Teacher Certification Exams: What Are the Predictors of Success?

Article excerpt

Policy makers in states across the country are taking a hard look at prospective teachers and the colleges that train them. Anyone who seeks permanent certification to teach in elementary or secondary schools in most states is now required to achieve a qualifying score on a set of tests administered by the State Teacher Certification Examination Program. Institutions of Higher Learning must publicize individual results of the passing percentages and must also disclose the passing percentages for the certification tests in comparison to the other Colleges and Universities in the state.

This research investigation was conducted to determine the data that are possible predictors of success on teacher certification exams. To investigate associations between individual academic indicators this researcher conducted correlational and regression analyses. The purpose of these statistical analyses was to establish the relationships among possible predictor variables and indicators of success on the LAST and ATS-W. The study took place in a relatively small urban college in New York that offers an undergraduate teacher education program. The students in this discussion included the total enrollment in student teaching seminar during the spring 2004 semester. Participants were 40 female seniors completing their Bachelor of Arts degree in Elementary and Special Education.

**********

The Chairperson arrived at the monthly Education Department meeting and with a sense of reprieve announced, "81% of our graduates passed the LAST and 83% passed the ATS-W. We're still above the 80% cut-off but the Dean really wants us to examine the data. As the saying goes, it's too close for comfort."

As the department members perused the results, comments could be heard throughout the room:

* "How did Kathleen fail? She is one of our strongest student teachers."

* "We had such high expectations for Jessica when she came to us. What happened?"

* "Some of our students with the lowest GPAs passed the exams on their first try!"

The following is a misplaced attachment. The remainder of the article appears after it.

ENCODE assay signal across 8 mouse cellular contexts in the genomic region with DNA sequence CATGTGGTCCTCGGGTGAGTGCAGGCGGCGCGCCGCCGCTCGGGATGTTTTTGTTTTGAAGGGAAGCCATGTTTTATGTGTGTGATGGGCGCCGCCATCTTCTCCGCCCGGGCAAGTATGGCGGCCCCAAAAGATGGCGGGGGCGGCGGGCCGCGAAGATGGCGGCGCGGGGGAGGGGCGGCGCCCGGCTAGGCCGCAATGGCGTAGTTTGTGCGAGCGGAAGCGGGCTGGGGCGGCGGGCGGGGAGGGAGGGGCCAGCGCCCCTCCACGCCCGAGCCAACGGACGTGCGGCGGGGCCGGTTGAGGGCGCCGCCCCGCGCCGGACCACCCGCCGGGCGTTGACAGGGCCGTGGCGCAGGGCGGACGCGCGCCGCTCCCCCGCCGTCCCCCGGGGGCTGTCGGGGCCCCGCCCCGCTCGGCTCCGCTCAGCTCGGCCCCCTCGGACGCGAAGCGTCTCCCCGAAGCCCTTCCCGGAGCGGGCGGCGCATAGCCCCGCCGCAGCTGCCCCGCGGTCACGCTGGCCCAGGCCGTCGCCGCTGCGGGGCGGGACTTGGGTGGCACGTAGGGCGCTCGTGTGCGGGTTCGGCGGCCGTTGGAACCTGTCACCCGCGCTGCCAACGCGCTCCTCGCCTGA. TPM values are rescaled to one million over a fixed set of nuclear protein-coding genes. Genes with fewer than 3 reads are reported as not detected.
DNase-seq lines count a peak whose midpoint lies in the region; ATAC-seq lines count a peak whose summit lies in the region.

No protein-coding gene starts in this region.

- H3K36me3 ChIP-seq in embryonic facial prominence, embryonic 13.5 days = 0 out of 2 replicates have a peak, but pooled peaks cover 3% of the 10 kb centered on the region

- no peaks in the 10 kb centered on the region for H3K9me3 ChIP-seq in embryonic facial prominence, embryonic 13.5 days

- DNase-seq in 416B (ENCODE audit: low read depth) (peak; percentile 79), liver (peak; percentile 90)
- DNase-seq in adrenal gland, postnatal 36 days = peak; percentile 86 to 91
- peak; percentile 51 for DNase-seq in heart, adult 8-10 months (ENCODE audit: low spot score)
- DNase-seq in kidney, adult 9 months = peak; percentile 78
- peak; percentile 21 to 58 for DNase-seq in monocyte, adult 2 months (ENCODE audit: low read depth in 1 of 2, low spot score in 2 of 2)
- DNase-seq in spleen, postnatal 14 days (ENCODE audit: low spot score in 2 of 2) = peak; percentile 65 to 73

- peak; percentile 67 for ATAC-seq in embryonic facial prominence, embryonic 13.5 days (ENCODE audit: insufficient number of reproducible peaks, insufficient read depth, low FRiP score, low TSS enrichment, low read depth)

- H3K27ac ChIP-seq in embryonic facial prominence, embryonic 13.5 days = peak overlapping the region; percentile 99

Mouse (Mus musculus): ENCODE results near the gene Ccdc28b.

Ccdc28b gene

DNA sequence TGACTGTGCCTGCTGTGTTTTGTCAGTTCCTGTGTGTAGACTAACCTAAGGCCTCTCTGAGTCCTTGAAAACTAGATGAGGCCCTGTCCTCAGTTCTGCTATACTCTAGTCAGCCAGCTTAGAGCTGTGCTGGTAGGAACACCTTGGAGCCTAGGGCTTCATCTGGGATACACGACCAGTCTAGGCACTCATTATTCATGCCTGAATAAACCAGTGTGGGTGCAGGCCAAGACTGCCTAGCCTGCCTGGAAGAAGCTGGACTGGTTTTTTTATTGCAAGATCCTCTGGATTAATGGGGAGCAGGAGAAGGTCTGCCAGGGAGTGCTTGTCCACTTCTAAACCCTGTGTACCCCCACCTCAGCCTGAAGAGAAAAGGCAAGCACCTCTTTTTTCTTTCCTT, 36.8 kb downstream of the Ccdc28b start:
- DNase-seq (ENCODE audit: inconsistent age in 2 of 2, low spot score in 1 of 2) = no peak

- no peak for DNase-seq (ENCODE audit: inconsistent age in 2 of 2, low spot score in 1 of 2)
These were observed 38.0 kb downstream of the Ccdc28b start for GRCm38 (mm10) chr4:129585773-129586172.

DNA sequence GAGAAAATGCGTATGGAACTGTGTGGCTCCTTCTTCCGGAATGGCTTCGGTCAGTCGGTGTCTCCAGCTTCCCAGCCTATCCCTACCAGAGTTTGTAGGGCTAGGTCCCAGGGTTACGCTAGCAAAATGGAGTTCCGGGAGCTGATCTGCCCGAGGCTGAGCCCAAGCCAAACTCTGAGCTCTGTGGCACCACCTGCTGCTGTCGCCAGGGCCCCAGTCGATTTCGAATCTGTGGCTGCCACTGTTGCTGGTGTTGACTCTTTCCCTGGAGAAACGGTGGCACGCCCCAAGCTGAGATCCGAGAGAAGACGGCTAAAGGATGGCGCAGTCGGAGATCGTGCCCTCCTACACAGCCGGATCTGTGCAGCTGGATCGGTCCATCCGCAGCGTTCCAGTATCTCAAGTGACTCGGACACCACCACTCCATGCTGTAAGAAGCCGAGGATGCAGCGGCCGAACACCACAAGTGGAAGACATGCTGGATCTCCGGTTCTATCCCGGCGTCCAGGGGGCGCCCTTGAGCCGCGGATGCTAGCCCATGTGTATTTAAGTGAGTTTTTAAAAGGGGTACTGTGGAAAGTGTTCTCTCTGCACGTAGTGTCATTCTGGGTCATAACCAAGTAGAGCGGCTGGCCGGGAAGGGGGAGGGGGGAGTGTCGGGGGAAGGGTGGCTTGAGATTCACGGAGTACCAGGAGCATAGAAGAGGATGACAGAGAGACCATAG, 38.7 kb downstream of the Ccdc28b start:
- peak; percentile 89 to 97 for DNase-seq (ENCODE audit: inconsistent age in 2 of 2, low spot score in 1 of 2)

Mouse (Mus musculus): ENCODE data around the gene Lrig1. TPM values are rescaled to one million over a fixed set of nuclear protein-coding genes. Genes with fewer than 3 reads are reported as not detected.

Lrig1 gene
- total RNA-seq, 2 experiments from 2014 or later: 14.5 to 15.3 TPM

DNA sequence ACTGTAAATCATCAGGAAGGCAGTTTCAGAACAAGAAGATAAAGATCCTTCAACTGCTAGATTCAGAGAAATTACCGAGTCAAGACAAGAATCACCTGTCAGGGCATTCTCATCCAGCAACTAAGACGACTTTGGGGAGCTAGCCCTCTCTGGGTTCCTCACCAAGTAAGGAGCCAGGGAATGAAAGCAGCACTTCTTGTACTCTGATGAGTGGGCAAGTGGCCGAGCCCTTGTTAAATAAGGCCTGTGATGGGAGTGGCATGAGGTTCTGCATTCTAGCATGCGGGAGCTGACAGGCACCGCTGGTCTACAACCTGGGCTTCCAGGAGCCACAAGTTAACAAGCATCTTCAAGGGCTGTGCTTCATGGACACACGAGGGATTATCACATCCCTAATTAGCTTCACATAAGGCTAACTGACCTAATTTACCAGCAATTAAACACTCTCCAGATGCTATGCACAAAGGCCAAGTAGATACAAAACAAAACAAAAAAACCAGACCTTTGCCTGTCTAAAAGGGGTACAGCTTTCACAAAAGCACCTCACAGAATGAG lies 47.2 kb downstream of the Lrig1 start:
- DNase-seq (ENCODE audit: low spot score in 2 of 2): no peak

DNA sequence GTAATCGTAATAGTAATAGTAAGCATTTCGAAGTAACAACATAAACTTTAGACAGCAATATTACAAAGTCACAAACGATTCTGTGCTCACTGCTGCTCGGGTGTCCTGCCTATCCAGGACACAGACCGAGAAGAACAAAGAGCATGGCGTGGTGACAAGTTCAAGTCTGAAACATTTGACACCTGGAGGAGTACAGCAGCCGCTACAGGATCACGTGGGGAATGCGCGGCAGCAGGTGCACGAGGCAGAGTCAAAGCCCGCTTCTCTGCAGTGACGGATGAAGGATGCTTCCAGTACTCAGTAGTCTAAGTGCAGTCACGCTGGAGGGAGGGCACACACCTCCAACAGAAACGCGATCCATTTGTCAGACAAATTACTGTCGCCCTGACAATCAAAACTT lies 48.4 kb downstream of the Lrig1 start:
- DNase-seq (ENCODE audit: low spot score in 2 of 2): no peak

Higher Education Accountability

Policy makers in states across the country are taking a hard look at prospective teachers and the colleges that train them. In some instances, they're threatening to crack down on programs that don't make the grade. New York's Board of Regents voted to consider closing teacher-training programs if 80% of their graduates cannot pass certification exams.

U.S. Secretary of Education Rod Paige issued the call to action during remarks at the first annual Teacher Quality Evaluation Conference in 2002. The charge to states was based on a key finding in the first annual report to Congress released on teacher quality nationwide, Meeting the Highly Qualified Teachers Challenge. The report's data show that state certification systems allow into the classroom too many teachers who lack solid subject area knowledge of the curriculum they will teach.

Anyone who seeks permanent certification to teach in elementary or secondary schools in most states is now required to achieve a qualifying score on a set of tests administered by the State Teacher Certification Examination Program. Institutions of Higher Learning must publicize individual results of the passing percentages and must also disclose the passing percentages for the certification tests in comparison to the other Colleges and Universities in the state. Section 207 of Title II requires the annual organization and submission of three reports on teacher preparation and certification--1) Institution of Higher Education to the States; 2) States to the US Secretary of Education; and 3) the Secretary to Congress and the public.

New York State Teacher Certification Examinations

The State Teacher Certification Examinations measure a candidate's knowledge and skills in the liberal arts and sciences (the LAST), in teaching theory and practice (the ATS-W), and in the content area of the candidate's field of certification (the CST). …